Function before nomenclature
There is a bit of name interpretation going on here. I suspect you may have gotten things twisted around and are actually missing an additional DTO class.
You have your classes a name, and are now asking us where you should use these classes, based on the name you arbitrarily gave them. That's doing things the wrong way around.
- First you need to know where you're looking (which interaction between which components).
- Then you decide to create a DTO to facilitate data transfer between them.
- Then you name your class after the data it contains.
It makes no sense to name a class and decide its content without knowing where it is going to be used.
DTOs are inbetween layers
Every layer deals with two kinds of objects: the ones they expose, and the ones they consume from their own dependency. Using a common naming scheme:
| Data object
| Domain/business object
| (View)Model or response object
So, the DAL consumes entities (from the database) and exposes data objects (to its consumer, in this case the BLL).
In turn, the BLL consumes the data objects (from the DAL) and returns business objects (to its consumer, in this case the WEB project)
I infer that you are using the "DAL" classes as your actual entities. If you weren't using them as entities, I don't think you would've posted the question as the "DAL" classes would then obviously have no use except to act as the returned type from your DAL repositories - which would preclude the need for your question. Correct me if I'm wrong.
DalCustomer is your entity, then what is
BllCustomer? There are two options here:
- Either it's the data object, i.e. what you intend to return to the BLL, which means that the name isn't good. The object's name shouldn't account for a specific consumer, since any given layer may have several consumers.
- Or it's the business object, i.e. what you intend to return from the BLL to the WEB project (from my example). In this case, you are actually missing a data object type which is returned from the DAL to the BLL.
From a comment you posted:
In my case, DalCustomer is mirror of the tables in DB. [..] I'm thinking to change DAL to return DalObjects to the BLL.
You're asking whether your DAL should return your entity classes.
The short answer is no. Returning your entities would mean that you fail to encapsulate your layer with its own dto objects, which effectively negates a large portion of the layer's purpose.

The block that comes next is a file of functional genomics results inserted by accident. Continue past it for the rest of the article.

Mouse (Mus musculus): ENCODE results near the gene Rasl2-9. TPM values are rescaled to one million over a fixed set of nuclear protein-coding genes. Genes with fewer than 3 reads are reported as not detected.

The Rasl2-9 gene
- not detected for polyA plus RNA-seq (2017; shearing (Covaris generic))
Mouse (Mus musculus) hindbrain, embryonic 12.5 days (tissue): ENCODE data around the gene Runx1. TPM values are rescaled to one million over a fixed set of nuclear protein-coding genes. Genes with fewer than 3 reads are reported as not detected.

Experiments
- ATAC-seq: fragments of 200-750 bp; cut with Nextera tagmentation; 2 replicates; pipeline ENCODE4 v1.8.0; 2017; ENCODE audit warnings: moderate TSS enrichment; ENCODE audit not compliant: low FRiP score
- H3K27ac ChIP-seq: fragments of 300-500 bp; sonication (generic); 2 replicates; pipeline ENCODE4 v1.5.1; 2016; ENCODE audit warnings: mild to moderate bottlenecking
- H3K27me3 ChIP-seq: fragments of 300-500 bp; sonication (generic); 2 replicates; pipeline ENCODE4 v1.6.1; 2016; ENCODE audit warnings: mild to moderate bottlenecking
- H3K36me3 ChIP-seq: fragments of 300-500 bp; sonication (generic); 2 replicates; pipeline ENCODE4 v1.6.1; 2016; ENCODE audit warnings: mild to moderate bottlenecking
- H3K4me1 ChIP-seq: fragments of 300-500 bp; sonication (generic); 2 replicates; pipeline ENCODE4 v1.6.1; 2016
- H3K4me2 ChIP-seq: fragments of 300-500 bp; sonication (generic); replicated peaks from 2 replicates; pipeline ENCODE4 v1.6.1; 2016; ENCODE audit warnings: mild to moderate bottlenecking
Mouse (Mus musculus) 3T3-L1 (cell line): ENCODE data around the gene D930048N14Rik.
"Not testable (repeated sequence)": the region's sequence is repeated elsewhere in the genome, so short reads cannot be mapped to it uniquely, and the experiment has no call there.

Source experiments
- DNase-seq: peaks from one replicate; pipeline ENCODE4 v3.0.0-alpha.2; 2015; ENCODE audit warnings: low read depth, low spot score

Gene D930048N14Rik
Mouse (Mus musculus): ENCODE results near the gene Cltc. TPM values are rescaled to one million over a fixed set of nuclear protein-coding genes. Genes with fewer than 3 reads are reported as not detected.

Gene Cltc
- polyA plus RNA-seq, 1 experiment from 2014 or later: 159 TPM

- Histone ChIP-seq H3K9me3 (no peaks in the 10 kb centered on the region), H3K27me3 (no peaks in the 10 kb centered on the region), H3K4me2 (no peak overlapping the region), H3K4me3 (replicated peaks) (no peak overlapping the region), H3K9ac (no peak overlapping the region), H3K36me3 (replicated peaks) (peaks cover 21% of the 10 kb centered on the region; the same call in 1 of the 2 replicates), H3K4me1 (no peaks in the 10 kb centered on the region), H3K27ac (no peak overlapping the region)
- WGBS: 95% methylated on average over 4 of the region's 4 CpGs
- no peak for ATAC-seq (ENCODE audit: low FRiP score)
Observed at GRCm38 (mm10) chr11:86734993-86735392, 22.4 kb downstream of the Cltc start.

From the same comment:
BLL will handle conversion to Business Objs,retrieve and fill in nested obj
Just like how the BLL converts the data it consumes (from other project) into its own object (= the business object); the DAL should be doing the same thing. It should take the database entities and it should convert it into its own object (= the data object).
This whole "convert it into your own DTO class" effectively applies to each and every layer. It is not advised to skip it in a layer. Not that it can't be done, but the consequences are usually heavier than the cost of implementation, so it's better to just do it right the first time.
There is one caveat here: when you use dependency inversion, then your DAL does actually return a business object.
I can't delve into dependency inversion fully here (the internet is your friend to learn about that), but the short explanation is that with inverted dependencies, the DAL would consume the business layer, instead of the other way around, and therefore be able to use the business object as a return type.
I infer that your situation is not making use of inverted dependencies, but it seemed relevant to mention in case you read or find other examples where a business object is returned by a DAL.
Naming things based on their layer?
I strongly suggest you move away from naming things after the layer they're from, as I suspect it contributed to getting your wires crossed. Instead, name the class for what it is. It doesn't matter that e.g. the data object and the business object have the same class name, since they're in a different namespace anyway.
public class Customer
public class Customer
Namespaces exists specifically so we don't need to ensure that all our class names are globally unique, as that often becomes a challenge in coming up with either synonyms or superfluous pre/suffixes to keep the names unique.
There are some cases where this means you have to explicitly distinguish between two similarly named classes that are both used in the same file. You can either use their explicit namespaces (which is sufficient if there are only a handful of reference. Or, if it becomes too annoying to do so, you can still opt to locally give them a more distinct name there.
using DataCustomer = MyProject.Data.Customer;
using BusinessCustomer = MyProject.Business.Customer;
public class CustomerMapper
public DataCustomer ToDataObject(BusinessCustomer c)
public BusinessCustomer ToDataObject(DataCustomer c)
It's better to only use this unique name in files where it matters, instead of prefixing it into the actual class name and then have to deal with the ugly name everywhere.